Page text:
Originally, I was accepted to SSU as a Pre-Nursing major but decided to switch majors to German Cultural Studies after my return from the study abroad program. During study abroad, I was fortunate enough to study in Tübingen, Germany, where I was submerged in the German culture. This program exposed me to a very different way of living through not only their language but perspective. It allowed me to adopt a global perspective by living with a different population. Additionally, I was able to volunteer at a local Kindergarten which reaffirmed my desire to have a career that is community-based where I can work with people one-on-one. The skillset in intercultural communication elicited me to pursue a career in health care where I would be able to equitably treat patients in underprivileged populations through my experience and knowledge. 

3. Tell us about your trajectory after SSU, and how did you find out about the graduate program at Columbia University?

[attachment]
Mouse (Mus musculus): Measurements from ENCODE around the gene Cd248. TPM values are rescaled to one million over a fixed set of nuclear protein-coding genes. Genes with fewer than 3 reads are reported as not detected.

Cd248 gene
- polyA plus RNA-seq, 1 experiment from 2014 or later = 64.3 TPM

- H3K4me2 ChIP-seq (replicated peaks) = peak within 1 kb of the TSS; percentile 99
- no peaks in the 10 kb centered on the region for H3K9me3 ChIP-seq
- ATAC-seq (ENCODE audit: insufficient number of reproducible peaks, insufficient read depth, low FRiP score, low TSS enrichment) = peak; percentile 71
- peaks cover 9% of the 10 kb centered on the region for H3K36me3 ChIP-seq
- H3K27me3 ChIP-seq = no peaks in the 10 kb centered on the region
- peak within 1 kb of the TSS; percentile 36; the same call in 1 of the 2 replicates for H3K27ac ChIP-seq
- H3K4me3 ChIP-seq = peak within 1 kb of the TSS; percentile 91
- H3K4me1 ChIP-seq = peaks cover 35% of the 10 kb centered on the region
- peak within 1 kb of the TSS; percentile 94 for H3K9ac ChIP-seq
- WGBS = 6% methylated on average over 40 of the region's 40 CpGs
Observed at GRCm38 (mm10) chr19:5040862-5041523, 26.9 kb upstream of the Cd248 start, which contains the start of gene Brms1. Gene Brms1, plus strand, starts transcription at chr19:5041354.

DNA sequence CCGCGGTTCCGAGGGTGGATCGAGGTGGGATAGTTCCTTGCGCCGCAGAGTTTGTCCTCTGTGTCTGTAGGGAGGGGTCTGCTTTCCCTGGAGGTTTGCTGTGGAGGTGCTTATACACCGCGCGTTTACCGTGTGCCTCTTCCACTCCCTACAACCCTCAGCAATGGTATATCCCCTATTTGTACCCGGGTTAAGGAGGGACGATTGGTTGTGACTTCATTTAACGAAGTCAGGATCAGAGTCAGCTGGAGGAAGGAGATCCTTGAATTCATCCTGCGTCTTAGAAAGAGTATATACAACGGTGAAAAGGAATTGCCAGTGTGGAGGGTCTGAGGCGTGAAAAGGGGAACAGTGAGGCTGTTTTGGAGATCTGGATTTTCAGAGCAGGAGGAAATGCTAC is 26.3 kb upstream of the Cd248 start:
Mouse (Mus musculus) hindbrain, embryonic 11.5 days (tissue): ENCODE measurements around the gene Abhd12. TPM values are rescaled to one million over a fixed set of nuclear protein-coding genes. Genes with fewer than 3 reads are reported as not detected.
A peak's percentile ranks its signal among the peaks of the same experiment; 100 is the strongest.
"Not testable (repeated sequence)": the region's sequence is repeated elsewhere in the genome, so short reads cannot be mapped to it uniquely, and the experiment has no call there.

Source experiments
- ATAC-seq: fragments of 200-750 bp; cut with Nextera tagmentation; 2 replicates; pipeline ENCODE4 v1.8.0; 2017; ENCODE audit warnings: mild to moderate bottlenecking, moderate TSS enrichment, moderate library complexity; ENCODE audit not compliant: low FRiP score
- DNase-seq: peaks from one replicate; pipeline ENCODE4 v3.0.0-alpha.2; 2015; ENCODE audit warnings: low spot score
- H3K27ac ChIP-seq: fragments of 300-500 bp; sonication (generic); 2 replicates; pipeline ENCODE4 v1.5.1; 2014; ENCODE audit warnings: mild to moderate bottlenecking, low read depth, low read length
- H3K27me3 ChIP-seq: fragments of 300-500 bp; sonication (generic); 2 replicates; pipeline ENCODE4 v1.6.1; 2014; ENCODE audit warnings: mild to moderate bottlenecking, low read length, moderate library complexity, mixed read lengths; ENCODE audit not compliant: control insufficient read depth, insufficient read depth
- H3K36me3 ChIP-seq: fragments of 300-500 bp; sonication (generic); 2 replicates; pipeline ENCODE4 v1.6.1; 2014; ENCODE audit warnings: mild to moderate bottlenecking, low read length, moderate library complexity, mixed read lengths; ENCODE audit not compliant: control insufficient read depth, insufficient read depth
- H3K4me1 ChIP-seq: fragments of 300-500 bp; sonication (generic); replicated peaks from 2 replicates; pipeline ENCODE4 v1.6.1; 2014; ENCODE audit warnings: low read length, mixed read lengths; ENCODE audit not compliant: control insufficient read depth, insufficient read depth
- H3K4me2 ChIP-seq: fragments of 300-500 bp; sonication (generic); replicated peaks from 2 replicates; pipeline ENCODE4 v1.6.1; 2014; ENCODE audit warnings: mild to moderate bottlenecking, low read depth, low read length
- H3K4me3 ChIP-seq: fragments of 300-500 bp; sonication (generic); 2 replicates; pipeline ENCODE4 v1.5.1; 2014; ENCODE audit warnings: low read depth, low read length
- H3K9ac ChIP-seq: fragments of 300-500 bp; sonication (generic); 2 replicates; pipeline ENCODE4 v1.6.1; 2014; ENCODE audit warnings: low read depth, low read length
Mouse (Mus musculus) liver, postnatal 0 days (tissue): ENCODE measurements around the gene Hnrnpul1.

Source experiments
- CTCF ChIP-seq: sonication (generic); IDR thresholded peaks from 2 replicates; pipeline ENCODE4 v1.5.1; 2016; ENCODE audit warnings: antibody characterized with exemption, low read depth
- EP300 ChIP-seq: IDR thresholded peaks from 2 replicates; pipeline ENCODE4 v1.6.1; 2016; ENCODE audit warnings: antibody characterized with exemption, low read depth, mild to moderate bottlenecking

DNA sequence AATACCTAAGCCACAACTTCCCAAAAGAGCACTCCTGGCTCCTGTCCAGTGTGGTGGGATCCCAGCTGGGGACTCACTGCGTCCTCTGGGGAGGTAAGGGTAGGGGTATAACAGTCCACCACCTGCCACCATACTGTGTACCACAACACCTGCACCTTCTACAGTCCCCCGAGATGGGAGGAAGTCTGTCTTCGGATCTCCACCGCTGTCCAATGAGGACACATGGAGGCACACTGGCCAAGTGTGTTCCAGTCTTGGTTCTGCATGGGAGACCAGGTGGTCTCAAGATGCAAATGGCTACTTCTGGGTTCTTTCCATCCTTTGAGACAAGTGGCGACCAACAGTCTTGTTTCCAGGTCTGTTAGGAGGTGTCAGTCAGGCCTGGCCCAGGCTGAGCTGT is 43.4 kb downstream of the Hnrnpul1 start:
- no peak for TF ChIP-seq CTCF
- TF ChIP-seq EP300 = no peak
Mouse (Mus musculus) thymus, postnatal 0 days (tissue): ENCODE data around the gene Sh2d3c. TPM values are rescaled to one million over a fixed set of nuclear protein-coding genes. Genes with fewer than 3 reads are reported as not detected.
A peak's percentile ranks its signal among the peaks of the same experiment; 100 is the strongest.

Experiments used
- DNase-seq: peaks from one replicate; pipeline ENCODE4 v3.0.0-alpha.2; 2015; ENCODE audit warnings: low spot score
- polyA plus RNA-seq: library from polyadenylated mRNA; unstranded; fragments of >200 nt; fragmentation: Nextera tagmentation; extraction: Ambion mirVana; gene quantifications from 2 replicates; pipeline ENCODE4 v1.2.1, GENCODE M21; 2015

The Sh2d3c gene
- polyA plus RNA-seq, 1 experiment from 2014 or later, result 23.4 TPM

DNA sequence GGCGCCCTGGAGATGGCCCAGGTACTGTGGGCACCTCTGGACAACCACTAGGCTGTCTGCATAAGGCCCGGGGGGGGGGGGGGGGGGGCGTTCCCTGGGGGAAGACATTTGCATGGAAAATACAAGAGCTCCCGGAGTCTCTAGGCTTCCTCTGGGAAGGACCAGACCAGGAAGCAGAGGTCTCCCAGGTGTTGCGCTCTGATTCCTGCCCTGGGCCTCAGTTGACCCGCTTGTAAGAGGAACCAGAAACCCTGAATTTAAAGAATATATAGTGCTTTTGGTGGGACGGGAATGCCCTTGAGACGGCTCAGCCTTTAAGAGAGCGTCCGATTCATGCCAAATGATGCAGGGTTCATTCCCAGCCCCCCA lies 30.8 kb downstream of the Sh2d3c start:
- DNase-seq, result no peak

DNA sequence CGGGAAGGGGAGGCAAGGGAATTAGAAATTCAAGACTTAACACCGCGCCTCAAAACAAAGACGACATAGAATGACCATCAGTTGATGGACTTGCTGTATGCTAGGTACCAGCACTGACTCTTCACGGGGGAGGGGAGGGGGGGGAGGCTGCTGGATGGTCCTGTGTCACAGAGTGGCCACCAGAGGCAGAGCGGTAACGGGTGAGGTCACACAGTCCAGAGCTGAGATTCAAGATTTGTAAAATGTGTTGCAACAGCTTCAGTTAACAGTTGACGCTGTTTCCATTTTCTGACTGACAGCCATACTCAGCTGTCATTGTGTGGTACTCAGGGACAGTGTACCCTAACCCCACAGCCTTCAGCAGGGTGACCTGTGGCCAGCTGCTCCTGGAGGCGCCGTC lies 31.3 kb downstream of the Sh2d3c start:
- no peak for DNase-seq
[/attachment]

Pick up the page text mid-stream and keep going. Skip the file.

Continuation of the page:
Since my career goal was to become a nurse, I first started with getting certified as a Nursing Assistant. Then I worked at a skilled nursing facility for a year in order to get experience with one-on-one patient care in a health care facility. I eventually moved onto a Hospice/Home Health agency where I worked with multiple practitioners and familiarized myself with medications and the philosophies of health care. From graduating SSU with a Bachelor's degree, I looked into nursing programs that offered a Master's Degree in order to have flexibility within nursing departments. Ultimately, I decided to apply at Columbia University in New York City because of their values in promoting global health equity through a diverse student population coming from all backgrounds. I was accepted and am currently in their Master's Direct Entry Program for Nursing.